Even a gigolo needs a vacation. For Rene Michel Petriz it was time for an escape from Paris and the ladies who kept him in Charvet ties, Ferragamo shoes and luxuriously ensconced in his apartments at 56 Avenue Victor Hugo.


Madame Pageau had seen him off in the snowy December cold with out a hint of a tear at Gere de Lyon. He knew his housekeeper was putting up a brave front she hated to have him out of her sight. On the night train to Nice he skipped dinner in the dining car where there was sure to be a woman or two and possibly a man who would to catch his eye with an invitation behind a smile. Instead he locked himself in his compartment and was asleep before Melun.  The next morning in Nice he picked up a 1966 Alfa Romeo Spider and hit the back roads rather than the A8 that would lead to his hideaway in the hills above Monte Carlo.


He was surrounded by sudden Spring. The little red machine purred as he took the hairpin turns a hair to fast. Gravel was kicked into the sage by the back right tire and the wind in his face was liberating. It tore away all the cares of Paris and demands of his body. For two weeks he would luxuriated in being alone, completely and deliciously alone. He took a deep breath and smelled the green of the hills that climbed from the Mediterranean Sea up to the crystalline peaks of the Alps to the north. It smelled of green petitgrain, and almond trees growing on sage covered hills warmed by the unseasonably hot December sun.


Everyone he knew, his clients, the boys from the Bar du Marche and anyone of consequence would be sprinkled across ski chalets and the slopes of Megève or Montgenèvre being frivolous in furs and trying desperately to have a good time.

“Bonjour Monsieur Petriz. Welcome back to Peillon.” The concierge of Hotel Auberge de la Madone greeted him as he had for the past ten years. He wore a violet boutonnière in his lapel and smelled of a perfume laced with Tonka.


Peillon France

“Merci Henri, Peillon looks unchanged.”  Rene noticed that there was honeysuckle miraculously blooming in brightly lacquered terracotta pots just outside the windows.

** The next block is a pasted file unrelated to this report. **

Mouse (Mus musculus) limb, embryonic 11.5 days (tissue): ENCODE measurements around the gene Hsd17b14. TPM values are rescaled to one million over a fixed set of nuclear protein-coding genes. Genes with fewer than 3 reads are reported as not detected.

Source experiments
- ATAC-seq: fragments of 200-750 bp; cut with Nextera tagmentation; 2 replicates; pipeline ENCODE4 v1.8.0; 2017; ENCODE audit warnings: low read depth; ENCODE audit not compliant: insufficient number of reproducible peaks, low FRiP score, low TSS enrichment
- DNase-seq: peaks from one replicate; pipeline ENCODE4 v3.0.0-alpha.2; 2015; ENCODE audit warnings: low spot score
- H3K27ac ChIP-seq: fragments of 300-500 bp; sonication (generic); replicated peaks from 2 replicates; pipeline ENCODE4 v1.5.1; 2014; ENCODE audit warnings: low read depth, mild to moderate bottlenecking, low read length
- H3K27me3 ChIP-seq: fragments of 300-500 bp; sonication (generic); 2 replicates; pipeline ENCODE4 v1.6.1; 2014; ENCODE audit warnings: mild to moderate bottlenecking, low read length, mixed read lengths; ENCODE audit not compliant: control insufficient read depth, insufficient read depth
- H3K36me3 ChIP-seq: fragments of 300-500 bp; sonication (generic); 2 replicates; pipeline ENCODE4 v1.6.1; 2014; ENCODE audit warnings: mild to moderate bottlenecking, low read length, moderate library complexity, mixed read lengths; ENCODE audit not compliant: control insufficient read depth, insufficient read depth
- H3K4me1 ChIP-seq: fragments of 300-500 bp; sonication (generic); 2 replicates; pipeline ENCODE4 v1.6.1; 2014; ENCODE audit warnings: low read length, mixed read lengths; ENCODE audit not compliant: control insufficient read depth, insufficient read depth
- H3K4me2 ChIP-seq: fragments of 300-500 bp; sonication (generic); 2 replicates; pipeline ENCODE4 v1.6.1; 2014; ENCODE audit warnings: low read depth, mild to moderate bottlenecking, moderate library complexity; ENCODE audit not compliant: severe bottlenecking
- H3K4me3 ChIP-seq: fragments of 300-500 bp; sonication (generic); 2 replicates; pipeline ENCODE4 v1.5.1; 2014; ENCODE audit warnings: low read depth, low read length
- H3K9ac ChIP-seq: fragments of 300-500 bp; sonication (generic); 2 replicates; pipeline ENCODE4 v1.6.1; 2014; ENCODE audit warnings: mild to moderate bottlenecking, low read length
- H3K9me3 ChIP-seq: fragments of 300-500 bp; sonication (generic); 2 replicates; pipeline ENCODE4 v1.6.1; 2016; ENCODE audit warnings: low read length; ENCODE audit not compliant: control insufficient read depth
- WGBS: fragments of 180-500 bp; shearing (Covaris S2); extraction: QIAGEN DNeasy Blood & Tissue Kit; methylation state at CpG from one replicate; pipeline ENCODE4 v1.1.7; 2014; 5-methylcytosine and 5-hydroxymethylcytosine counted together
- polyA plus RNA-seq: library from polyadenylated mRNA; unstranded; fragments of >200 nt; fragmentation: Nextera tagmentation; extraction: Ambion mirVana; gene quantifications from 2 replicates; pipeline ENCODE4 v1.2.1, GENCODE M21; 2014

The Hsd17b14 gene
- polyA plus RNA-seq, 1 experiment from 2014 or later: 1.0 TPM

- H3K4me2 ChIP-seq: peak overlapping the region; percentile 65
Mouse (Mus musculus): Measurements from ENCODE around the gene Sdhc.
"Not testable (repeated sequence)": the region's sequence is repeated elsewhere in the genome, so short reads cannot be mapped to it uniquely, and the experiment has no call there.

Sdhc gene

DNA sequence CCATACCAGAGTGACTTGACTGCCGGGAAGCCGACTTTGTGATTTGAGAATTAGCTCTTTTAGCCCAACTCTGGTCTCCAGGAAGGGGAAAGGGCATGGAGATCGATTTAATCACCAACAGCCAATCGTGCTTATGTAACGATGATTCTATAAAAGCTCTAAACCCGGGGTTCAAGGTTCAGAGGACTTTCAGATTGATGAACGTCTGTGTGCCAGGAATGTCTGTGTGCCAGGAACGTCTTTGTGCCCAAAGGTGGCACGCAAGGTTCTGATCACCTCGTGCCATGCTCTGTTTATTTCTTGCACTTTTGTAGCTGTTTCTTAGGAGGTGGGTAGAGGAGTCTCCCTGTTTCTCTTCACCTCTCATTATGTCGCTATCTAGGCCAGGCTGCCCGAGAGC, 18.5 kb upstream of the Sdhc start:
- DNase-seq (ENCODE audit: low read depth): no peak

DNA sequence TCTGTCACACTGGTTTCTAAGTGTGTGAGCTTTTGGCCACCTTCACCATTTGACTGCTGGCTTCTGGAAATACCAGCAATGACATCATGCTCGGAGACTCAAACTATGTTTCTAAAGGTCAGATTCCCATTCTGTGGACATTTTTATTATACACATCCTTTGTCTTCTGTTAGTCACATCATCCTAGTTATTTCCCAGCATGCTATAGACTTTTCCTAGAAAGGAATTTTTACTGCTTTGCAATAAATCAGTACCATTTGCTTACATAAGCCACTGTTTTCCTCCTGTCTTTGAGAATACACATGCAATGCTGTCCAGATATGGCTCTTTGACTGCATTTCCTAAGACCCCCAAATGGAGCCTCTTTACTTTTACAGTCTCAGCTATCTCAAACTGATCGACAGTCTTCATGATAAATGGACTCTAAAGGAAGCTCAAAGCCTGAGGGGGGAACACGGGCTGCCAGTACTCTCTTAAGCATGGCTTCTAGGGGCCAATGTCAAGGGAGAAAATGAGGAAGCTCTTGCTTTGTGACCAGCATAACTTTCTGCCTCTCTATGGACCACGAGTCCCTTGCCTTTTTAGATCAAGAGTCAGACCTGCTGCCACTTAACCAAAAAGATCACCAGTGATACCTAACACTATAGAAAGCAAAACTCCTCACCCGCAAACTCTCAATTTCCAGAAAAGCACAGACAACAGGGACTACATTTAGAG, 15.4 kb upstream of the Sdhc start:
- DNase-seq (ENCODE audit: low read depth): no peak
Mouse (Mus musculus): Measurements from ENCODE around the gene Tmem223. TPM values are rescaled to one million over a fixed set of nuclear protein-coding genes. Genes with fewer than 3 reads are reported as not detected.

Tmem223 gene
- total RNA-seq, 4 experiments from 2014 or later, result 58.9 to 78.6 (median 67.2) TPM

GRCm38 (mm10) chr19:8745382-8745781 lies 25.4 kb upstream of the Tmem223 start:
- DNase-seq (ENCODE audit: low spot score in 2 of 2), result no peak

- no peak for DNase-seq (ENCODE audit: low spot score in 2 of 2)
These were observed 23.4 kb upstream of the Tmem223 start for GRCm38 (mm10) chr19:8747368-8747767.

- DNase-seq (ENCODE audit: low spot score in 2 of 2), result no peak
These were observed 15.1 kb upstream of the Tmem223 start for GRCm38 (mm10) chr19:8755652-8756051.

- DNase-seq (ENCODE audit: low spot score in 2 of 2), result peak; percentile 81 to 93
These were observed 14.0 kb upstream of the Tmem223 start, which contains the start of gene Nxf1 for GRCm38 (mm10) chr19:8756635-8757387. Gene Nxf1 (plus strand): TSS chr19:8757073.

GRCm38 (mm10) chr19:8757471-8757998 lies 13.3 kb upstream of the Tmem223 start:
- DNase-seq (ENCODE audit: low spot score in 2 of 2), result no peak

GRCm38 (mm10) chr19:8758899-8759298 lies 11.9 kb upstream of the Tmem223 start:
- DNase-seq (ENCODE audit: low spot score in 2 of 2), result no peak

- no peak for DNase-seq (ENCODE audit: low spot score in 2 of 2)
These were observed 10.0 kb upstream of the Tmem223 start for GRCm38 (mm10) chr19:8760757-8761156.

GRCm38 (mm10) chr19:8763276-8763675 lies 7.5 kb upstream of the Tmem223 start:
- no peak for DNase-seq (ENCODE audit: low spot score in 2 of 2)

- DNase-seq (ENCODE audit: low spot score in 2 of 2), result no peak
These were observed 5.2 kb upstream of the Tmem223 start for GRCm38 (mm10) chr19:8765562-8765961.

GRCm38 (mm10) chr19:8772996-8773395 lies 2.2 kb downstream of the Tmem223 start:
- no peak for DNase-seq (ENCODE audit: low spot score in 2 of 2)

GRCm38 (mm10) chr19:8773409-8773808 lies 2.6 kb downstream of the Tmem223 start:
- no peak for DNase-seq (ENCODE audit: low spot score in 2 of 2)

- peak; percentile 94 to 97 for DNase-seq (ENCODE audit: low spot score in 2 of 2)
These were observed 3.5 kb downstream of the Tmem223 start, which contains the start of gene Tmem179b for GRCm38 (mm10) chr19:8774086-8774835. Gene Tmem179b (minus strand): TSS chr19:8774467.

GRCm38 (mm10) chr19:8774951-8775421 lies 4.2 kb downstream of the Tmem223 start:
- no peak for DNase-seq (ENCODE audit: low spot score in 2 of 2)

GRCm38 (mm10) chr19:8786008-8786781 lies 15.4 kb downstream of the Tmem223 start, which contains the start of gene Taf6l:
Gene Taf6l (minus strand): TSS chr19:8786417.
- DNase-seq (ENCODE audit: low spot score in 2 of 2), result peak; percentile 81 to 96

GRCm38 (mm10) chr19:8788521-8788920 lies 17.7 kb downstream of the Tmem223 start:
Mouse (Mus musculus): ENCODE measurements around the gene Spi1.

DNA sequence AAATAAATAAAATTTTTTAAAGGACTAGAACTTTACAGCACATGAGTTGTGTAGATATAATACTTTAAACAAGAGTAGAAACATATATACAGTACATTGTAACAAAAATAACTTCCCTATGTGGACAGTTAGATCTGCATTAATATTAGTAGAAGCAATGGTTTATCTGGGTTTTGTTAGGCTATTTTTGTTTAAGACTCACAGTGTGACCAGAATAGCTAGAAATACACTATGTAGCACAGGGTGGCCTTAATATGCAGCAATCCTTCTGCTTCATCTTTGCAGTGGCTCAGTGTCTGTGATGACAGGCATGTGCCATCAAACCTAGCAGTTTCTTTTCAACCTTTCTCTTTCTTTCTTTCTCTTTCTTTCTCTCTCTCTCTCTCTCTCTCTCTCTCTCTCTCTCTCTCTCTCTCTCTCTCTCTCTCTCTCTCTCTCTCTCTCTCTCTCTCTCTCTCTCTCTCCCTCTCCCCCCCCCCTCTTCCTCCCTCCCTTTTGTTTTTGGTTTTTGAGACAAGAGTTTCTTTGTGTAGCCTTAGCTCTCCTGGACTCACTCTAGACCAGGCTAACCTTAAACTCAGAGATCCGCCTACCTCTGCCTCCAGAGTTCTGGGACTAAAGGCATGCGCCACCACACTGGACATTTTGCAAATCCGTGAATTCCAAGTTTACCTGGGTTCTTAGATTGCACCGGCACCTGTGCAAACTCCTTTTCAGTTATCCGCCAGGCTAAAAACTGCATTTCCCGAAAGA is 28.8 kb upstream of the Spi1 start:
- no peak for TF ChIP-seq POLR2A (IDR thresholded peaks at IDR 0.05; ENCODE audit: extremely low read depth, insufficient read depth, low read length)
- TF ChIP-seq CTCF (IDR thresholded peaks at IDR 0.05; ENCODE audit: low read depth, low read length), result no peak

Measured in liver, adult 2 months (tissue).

“But of course Monsieur, we are close to the glitter of Monte Carlo but untouched by its extravagance. One might say that we are the simple country rose growing next to the glamorous jasmine.”

“Perfect Henri” He smiled more broadly and openly than he ever did in Paris and signed the ledger.

That afternoon he sat atop the highest hill above Peillon looking out to the south toward the sea beyond the last row of hills that separated him from Monte Carlo. To be left alone was a luxury he could barely afford. But for the next fourteen days isolation would be his.  Solace in solitude. The air was clean and green filled with memories of blessed beds of musk white sheets he shared with no one but those he met in sleepy dreams.  He fell back onto the grass and looked into the all encompassing sky and smiled once more as he never had in Paris. Rene Michel Petriz never looked, more handsome or more alive than now.

 over monte carlo


Green by Byredo is my favorite of the line. This green floral is said to be inspired by memories of the father of the creator of Byredo, Ben Gorham. Everyone should have such beautiful memories of their father.


Ben Gorham

Green is a blend of what you would expect in green notes which meet in the most unexpected and charming way with a classic French perfume vibe. A kind of sensuous green oriental mash up that makes this a very exciting and vibrant olfactory experience. Pure magic if you ask me. Just a few sprays and you are transported to the south of France in early spring.

The top opens with fresh sunny petitgrain and sharp slightly bitter sage. It could be a hillside along the Mediterranean Sea  or a orange grove in Southern California. Where ever it is you want to be there. Super green and inviting these top notes fade off but never leave the perfume.

In the mid notes we get a spring garden with rose blooming in the afternoon and jasmine filling the night with its distinctive lush beauty. The honeysuckle and violet are intertwined into the rose and jasmine creating a cerebral vision of a classic floral perfume. It is glittering but not overly glamorous.

The dry down is clean and slightly woody with the arrival of a warm tonka, white scrubbed musk and hard edged but not too bitter almond. This brings in a bit of the barbershop for me and boosts the perfumes masculine edge making it a floral for men that is easy to wear. And on a woman it is stunningly beautiful a perfect example of what the real essence of perfume should be. Without gender and made to be loved.

The down side for me is the longevity that I find in all the Byredo perfumes. They seem to last only a few hours on my skin. But the good news for Green is that it is at the top of the spectrum in this respect. It last on my skin from four to six hours. And with me reapplication is not a problem but a fun ritual. I only mention this because for some longevity is an important issue when paying for expensive perfumes. The sillage is respectable at about three feet. With the short lifespan it does move toward a skin scent relatively quickly.  Having addressed those issues, for me Green is a winner. It is a green fragrance that an oriental lover can embrace, a perfect meeting of city and nature.